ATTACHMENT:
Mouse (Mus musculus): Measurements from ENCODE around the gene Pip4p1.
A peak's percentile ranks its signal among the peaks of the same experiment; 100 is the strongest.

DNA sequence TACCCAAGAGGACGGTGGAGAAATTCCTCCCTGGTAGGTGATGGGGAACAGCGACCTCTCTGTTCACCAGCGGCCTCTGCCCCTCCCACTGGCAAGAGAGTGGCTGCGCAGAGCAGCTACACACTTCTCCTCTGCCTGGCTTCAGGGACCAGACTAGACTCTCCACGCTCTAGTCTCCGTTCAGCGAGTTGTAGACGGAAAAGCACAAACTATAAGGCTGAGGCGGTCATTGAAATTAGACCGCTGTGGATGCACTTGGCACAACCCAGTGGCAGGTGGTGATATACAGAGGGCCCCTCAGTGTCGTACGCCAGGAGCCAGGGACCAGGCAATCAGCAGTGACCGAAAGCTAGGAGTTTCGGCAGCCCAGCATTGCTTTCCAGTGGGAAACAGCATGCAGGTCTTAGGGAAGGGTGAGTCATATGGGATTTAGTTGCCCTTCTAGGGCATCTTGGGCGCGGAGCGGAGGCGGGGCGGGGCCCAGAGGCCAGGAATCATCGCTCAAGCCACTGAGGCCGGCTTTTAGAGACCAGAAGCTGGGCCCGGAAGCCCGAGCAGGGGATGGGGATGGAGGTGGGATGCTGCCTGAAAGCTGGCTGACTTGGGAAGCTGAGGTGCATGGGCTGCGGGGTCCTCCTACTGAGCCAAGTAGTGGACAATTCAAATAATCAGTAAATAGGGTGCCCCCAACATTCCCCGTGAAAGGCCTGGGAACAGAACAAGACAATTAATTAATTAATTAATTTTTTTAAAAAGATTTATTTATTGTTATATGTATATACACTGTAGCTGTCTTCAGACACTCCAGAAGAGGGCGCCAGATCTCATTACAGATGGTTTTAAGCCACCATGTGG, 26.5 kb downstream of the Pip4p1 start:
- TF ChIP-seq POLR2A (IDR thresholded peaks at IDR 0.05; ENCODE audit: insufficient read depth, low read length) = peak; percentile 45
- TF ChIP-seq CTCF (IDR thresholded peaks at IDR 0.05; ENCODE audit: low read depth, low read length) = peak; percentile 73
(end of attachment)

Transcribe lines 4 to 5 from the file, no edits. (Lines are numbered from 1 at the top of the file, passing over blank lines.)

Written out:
- TF ChIP-seq POLR2A (IDR thresholded peaks at IDR 0.05; ENCODE audit: insufficient read depth, low read length) = peak; percentile 45
- TF ChIP-seq CTCF (IDR thresholded peaks at IDR 0.05; ENCODE audit: low read depth, low read length) = peak; percentile 73